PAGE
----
To make the development of custom blocks easier, a couple of neat JS packages were made available. One of those packages is @wordpress/scripts.

It comes with pre-configured scripts for building and bundling JS assets, linting your JS code against WordPress coding standards, and performing E2E tests.

We'll focus on build script and go through basic concepts of others.

Installation and configuration

To install and use @wordpress/scripts package in your existing WordPress project, you need to have Node.js installed and configured.

If you already used some packages from npm repository, there should be a package.json file in your projects directory. If that is not the case, you will need to create it by navigating to your projects directory with terminal, enter: npm init command and fill out the details of your project.

Once you have a package.json file, you can go back to the terminal and install @wordpress/scripts package by entering the following:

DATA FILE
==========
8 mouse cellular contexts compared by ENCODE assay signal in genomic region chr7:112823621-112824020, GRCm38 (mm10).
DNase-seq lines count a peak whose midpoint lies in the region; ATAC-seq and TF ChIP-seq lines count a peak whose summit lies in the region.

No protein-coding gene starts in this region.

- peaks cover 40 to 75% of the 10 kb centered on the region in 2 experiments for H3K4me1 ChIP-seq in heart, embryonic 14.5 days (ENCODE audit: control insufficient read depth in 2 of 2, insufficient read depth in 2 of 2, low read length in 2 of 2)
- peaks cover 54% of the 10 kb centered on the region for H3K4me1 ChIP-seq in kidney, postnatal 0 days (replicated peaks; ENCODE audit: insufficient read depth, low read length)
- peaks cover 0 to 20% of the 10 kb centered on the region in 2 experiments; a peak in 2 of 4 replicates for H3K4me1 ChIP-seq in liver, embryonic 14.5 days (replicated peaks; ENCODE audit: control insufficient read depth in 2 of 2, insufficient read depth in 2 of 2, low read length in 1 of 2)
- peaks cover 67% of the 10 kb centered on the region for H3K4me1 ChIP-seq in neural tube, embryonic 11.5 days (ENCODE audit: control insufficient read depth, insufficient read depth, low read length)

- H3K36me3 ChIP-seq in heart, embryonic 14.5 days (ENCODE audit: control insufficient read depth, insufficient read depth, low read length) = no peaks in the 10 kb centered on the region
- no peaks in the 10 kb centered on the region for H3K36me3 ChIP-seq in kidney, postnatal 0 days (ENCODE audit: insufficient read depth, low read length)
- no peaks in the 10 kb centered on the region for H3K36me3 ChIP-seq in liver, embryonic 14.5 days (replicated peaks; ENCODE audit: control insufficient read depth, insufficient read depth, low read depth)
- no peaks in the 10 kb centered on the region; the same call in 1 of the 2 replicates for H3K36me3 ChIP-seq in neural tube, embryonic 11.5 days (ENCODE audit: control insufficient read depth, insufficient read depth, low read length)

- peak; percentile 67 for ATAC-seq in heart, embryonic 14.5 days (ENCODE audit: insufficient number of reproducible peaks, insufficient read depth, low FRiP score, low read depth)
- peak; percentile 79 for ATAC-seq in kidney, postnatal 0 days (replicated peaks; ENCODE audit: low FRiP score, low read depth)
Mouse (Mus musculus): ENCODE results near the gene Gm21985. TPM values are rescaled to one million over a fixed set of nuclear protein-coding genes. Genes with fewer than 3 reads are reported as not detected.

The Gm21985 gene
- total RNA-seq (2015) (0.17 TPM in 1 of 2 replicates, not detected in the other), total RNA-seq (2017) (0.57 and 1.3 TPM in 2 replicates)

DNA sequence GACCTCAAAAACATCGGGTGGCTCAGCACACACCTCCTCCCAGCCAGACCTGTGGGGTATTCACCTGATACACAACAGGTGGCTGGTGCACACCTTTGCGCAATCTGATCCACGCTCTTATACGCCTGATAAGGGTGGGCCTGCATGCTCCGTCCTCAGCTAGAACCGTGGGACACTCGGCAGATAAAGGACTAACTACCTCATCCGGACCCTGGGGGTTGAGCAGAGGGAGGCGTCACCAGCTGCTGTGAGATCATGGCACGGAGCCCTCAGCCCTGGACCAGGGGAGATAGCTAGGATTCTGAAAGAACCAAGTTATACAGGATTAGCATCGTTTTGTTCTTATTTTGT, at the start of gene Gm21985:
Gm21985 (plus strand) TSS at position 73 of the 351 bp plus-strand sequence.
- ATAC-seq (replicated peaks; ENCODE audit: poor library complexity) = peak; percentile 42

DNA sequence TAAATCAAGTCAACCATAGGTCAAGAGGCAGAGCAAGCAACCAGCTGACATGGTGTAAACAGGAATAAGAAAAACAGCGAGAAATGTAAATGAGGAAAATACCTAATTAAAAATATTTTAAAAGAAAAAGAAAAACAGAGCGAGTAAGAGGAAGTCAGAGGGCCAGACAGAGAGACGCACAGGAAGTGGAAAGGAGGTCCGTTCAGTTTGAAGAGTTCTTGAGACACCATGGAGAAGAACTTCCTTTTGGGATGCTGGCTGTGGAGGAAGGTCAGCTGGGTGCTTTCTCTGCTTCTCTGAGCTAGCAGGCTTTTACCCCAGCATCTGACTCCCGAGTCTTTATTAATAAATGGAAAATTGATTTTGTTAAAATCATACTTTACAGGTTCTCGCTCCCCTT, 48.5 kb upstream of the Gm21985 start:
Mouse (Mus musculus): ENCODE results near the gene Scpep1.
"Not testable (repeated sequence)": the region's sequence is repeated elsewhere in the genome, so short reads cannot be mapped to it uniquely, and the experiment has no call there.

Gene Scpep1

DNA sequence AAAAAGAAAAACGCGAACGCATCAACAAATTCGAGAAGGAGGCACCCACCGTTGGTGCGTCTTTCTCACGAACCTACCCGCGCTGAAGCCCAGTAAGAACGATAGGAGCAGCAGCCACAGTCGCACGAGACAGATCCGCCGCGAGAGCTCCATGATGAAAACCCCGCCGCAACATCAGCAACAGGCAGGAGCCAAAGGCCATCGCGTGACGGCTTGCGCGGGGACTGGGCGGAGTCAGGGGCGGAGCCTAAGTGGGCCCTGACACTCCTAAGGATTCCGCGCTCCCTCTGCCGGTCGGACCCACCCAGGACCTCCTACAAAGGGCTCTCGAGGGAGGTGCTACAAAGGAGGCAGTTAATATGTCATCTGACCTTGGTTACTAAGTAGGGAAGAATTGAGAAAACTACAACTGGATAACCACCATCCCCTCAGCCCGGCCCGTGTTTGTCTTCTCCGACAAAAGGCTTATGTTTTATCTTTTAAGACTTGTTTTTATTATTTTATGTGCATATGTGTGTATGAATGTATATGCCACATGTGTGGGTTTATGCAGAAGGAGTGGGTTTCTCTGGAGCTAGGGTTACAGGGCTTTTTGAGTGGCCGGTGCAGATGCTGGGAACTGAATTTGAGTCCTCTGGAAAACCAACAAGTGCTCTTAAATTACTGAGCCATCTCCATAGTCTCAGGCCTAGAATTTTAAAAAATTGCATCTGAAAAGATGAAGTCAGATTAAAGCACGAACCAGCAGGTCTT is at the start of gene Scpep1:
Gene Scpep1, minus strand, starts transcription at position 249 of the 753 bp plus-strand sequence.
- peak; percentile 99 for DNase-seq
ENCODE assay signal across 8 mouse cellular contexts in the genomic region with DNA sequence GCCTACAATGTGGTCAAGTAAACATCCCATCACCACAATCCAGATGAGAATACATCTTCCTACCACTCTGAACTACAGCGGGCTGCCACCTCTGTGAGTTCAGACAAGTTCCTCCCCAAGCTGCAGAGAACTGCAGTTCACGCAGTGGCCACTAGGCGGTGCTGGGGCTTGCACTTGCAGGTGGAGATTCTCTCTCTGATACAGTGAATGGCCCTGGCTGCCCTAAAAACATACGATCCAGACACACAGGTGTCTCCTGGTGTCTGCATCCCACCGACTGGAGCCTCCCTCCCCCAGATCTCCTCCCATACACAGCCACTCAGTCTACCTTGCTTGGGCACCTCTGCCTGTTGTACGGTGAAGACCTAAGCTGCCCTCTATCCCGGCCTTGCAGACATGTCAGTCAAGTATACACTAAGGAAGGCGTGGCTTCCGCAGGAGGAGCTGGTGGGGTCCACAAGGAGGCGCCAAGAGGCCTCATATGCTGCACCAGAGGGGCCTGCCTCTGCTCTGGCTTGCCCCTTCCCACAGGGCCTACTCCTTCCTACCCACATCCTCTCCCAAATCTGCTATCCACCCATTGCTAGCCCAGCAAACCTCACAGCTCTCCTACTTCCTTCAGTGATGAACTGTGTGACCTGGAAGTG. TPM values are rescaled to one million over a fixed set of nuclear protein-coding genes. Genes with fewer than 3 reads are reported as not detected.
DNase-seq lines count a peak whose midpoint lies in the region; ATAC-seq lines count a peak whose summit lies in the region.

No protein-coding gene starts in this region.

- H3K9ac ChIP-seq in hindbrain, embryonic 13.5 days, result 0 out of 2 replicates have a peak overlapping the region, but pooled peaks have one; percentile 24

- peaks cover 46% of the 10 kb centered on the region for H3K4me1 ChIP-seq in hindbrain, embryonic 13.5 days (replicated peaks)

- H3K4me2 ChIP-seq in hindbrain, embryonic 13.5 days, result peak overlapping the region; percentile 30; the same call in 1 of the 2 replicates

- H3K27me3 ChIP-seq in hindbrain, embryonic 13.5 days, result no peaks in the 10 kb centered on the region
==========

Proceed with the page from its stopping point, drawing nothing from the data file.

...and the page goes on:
npm install --save-dev  @wordpress/scripts

Wait for the installation to finish. Once the installation is done, you can start setting up your npm scripts that @wordpress/scripts package provides.

To do that, edit your package.json file and change the scripts object to look like this:

"scripts": {
   "build": "wp-scripts build"
   "start": "wp-scripts start",
}

Usage and examples

Both of these scripts, by default, will search for src/index.js as their source file to compile from and will create a compiled file in build/index.js. This compiled file will be the one that should be registered and enqueued in WordPress using the wp_register_script function and wp_enqueue_script.

Build script will run the build process and create a minified and production-ready file. For any changes in src/ directory this script will need to be rerun.